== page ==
We brushed past milkweed plants, threading our way through the vegetation. I stayed closer to Larry, until I once again became distracted by goldenrod and a dragonfly down on a blade of grass. It was not a darner, too small, most likely a common skimmer; iridescent blue abdomen, black/dark blue head and thorax, gorgeous wings – black and blue paint splotches, lined. A train rumbled in the distance. We trudged up and down, pushing past plants. A few steps further, I halted to photograph a bush-like plant, no flowers. The path onward was narrow. I tried to photograph the landscape interspersed with milkweed, dotted mint, grass, sedge, and a few trees. Cloud cover increased. Larry identified the plant but I couldn’t hear him.
I walked closer to him, “What kind of cherries?”
“Oh, sand cherries.” It was a low lying bush, woody stem, leaves oblong. I continued walking for a few feet then stopped to photograph more partridge pea plants, they weren’t moving in the wind as much. Their golden blossoms are quite lovely. I looked into the blossom. Yellow heads brightening the prairie. We pressed onward, talking about an author Larry had been reading, and paused to take in the scenery – prairie, plants, green, encroaching trees, and oodles of dotted mint. A train whistle echoed across the prairie. I scrutinized the dotted mint up close, observed an aster of some sort, not yet blooming. Hank panted by our side. We continued walking a few feet, before I paused to photograph a flowering spurge, its white flower has several blossoms to a stem.
Strolling a few feet more, I exlaimed,“Oh, that’s pretty,” wild bergamot, purple flowers – so much character, crazy hairstyle; and dotted mint, grasses, and milkweed. Further onward, waning sun striking dotted mint perfectly, nearby, grew horsetail. And a little beyond that, a larger cluster of bee balm, bergamot and an incredibly dense patch of dotted mint. They marched up the slopes. Some stiff sunflowers not yet blooming. I sauntered onward for a couple of minutes between photos. We came upon a more woody area with bigger trees. Birds sang far above us. I took in the dotted mint up close, glowing in the pre-dusk sun. The golden hour had arrived. We continued strolling, chatting all the while. Larry pointed out a blazing star, a woody plant with little rose-like flowers. I stopped to photograph it. We hiked on for several more minutes.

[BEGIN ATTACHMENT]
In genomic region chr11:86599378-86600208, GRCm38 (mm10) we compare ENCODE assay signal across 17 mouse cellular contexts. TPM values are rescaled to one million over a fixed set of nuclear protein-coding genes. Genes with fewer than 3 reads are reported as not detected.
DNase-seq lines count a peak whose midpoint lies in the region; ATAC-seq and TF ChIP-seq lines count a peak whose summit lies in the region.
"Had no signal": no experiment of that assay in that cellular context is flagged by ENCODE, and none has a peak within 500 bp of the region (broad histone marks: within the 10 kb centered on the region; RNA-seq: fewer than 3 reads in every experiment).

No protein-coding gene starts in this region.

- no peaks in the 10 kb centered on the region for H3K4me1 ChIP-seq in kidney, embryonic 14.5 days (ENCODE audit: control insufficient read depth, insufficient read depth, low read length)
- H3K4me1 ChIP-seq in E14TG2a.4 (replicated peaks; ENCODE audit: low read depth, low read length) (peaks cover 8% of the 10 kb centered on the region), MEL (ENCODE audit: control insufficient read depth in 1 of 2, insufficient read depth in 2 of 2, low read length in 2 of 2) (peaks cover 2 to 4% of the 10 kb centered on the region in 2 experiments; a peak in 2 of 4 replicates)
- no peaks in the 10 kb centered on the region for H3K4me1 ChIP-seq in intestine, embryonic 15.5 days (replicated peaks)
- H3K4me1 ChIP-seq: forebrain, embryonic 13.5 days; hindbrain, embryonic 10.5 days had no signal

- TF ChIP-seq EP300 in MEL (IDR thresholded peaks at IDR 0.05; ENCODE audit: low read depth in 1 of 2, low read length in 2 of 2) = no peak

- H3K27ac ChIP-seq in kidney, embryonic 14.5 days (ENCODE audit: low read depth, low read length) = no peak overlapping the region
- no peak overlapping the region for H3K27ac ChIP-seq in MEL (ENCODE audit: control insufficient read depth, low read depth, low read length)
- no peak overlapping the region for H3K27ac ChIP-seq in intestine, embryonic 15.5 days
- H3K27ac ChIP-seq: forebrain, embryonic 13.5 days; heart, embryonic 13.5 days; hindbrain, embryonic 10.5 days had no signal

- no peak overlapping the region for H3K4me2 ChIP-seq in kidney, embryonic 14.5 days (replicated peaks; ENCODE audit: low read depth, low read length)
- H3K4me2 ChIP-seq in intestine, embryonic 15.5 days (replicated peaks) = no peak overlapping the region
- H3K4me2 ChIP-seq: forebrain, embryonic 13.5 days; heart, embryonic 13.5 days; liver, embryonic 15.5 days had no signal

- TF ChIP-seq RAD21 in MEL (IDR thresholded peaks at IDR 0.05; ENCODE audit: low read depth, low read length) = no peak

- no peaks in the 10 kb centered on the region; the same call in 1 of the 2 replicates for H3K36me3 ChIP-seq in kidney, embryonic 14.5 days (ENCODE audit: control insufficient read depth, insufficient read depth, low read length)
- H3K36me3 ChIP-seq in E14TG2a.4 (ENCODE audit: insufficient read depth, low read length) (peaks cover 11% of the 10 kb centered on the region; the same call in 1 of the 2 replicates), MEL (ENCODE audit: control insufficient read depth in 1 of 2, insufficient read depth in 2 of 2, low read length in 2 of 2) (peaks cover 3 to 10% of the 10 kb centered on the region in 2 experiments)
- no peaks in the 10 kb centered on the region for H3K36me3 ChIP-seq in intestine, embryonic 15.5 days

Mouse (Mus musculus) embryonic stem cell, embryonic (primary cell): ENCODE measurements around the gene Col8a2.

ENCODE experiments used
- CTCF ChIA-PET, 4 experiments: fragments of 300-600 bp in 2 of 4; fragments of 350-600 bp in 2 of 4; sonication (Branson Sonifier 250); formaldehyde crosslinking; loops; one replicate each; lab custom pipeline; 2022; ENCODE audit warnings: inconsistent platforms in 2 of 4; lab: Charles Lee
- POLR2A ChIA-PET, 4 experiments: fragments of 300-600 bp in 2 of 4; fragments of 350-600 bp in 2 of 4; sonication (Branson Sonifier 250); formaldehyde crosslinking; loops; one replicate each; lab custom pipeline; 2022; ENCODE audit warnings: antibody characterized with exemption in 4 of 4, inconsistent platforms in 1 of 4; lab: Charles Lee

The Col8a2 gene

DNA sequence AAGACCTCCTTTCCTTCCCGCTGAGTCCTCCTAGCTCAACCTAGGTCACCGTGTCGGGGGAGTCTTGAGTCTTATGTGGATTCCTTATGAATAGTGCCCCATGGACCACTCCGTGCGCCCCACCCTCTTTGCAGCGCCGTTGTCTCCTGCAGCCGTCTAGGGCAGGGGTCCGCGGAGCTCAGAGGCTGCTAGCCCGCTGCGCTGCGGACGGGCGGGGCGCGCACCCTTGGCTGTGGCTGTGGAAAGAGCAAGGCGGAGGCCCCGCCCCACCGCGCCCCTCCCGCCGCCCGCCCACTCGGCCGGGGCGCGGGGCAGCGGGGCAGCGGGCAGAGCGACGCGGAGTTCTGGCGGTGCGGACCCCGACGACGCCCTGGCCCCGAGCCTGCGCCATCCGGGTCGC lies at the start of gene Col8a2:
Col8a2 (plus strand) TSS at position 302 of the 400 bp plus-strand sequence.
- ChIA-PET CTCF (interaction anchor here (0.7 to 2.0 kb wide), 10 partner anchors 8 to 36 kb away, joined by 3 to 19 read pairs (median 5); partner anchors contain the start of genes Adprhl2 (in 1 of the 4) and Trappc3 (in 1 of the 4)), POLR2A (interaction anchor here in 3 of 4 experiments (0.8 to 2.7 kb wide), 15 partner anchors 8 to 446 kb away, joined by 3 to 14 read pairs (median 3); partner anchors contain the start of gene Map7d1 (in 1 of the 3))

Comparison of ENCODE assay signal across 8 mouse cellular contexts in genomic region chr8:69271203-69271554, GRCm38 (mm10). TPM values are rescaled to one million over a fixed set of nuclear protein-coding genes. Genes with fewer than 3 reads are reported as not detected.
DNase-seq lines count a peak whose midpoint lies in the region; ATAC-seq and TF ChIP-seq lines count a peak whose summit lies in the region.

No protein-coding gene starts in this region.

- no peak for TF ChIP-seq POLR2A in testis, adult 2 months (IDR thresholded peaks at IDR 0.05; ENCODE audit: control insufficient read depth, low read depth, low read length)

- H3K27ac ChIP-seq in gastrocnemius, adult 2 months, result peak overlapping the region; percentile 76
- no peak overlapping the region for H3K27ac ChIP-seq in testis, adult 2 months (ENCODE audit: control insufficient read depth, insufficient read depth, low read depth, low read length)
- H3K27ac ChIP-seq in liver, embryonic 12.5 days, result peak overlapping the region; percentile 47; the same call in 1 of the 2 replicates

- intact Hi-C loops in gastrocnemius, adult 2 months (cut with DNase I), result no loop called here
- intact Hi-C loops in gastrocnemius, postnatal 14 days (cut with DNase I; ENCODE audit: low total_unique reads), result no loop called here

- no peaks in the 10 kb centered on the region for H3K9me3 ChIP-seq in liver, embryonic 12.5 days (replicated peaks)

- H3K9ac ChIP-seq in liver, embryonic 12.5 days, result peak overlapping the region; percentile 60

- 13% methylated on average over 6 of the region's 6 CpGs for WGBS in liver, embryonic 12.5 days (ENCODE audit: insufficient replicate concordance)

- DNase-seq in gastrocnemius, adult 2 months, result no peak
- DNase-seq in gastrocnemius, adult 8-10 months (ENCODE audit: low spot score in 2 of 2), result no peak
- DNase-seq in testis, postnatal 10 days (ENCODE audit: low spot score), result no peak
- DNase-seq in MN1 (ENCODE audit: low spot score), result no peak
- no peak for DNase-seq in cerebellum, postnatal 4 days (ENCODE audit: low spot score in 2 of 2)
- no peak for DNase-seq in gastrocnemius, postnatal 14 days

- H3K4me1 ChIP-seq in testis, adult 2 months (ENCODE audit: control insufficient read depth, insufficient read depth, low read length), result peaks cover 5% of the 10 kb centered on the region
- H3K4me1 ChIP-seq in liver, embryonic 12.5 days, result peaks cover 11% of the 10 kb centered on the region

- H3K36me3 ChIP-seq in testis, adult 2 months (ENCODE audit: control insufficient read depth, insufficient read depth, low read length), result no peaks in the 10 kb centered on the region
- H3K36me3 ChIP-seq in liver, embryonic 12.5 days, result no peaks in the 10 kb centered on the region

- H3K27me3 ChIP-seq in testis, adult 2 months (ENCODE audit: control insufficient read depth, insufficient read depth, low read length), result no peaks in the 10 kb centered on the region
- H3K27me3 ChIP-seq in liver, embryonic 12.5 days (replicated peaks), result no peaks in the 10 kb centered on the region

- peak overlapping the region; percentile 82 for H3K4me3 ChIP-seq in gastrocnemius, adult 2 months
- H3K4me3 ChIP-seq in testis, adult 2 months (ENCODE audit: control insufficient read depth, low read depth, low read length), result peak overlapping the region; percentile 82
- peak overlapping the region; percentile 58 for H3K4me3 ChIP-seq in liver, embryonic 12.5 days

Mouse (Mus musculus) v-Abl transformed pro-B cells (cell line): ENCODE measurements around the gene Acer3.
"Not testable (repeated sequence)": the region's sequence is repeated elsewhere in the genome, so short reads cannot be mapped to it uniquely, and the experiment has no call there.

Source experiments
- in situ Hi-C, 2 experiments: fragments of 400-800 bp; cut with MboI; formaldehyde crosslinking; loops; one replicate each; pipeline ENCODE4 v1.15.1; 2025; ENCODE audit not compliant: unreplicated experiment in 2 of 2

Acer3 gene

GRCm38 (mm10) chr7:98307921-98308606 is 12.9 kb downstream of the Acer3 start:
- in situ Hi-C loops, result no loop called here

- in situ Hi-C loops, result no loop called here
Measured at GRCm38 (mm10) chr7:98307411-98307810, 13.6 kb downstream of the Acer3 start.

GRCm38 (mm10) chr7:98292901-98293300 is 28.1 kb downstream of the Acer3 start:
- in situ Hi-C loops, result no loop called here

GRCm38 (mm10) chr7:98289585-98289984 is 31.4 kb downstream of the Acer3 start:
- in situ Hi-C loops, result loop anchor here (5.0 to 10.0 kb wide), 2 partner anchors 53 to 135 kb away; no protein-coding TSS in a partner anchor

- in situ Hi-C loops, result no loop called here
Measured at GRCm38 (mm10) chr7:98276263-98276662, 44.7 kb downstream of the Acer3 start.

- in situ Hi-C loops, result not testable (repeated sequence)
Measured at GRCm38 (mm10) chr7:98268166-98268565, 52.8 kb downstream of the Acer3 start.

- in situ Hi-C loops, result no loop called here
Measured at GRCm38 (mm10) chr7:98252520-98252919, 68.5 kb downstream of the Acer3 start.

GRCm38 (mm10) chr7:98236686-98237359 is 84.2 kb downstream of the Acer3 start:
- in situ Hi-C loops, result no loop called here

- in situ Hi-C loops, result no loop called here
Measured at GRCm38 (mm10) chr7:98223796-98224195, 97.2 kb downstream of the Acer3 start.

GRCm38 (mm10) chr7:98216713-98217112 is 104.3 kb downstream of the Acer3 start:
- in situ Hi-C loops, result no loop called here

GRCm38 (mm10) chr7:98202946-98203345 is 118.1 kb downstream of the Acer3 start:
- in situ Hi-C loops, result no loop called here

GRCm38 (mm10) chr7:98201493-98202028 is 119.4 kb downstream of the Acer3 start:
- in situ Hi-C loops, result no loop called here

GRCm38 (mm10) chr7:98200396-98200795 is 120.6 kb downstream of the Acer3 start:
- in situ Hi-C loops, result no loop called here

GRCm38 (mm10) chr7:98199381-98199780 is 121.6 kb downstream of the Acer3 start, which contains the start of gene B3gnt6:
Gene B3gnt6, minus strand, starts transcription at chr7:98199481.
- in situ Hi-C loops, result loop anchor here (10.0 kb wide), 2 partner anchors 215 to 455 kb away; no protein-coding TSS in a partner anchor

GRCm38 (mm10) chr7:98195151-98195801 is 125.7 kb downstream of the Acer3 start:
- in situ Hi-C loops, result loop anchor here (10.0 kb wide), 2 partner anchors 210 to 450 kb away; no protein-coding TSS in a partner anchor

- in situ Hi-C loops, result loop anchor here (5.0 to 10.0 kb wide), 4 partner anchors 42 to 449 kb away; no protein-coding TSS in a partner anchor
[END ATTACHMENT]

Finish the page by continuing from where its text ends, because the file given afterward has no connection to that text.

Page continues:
Larry halted to pick more chokecherries. Cottonweed stood with dotted mint and lead plant, around a patch of bare sand. Cloud cover was increasing. We pressed onward, enjoying the prairie trek. After five minutes of walking, I paused to photograph the landscape again, grasses and sedges, some bushes, but blooming flowers were absent in this section. A windmill perched on top of the hill; I could hear it turning in the wind, creaking. Was it the same windmill we parked near on our other walk? – I should have asked. We’d stopped for Larry to pick more chokecherries. While he picked, “Woa, lots of ants. Very defensive.” He laughed, picking for a couple of minutes more.
“I see them. What kind of ants are those?”
“I don’t know but they don’t like me picking.”
“I’m not sure I’ve seen ants that color.” They were black with very dark red heads and large for ants.
“They’re good sized too.”
“Ouch. I’m going to quit messing with them.” He gave up and we continued walking, chatting about nothing important, wading through the prairie plants. I was getting a little sweaty, and itchy from mosquito bites. I paused at another engaging flower – a tower of white flowers that looked somewhat like white orchids, most likely teucrium canadense. Small, though still taller than me, bushy trees dotted the prairie in this area, rising up out of interesting looking grasses or were they sedges? A tall goldenrod plant. The prairie was getting quite thick, crowded by forbes rather than grass, the path narrowed again. We passed by another evening primrose. “So is this what you want to see?” I asked.
“No. Prefer to see more of the grasses. But on these rich sites, you’re just going to tend to see that [referring to the thick forbes]. Come off the sand on the silts. But it’s fine. We would like to relieve some of the tree pressure…”
“Yeah. Is this goldenrod desirable?”
“Some of it. The native plants.”
It was very thick here. Hardly any grasses. I found little bluestem, and blue bell shaped flowers.
“This is hazelnut?” I walked a few steps, “And this is cherry?”
Larry walked back to me, “Aha, no, that’s a green ash. I’m sorry, that is a black cherry. You’re right.”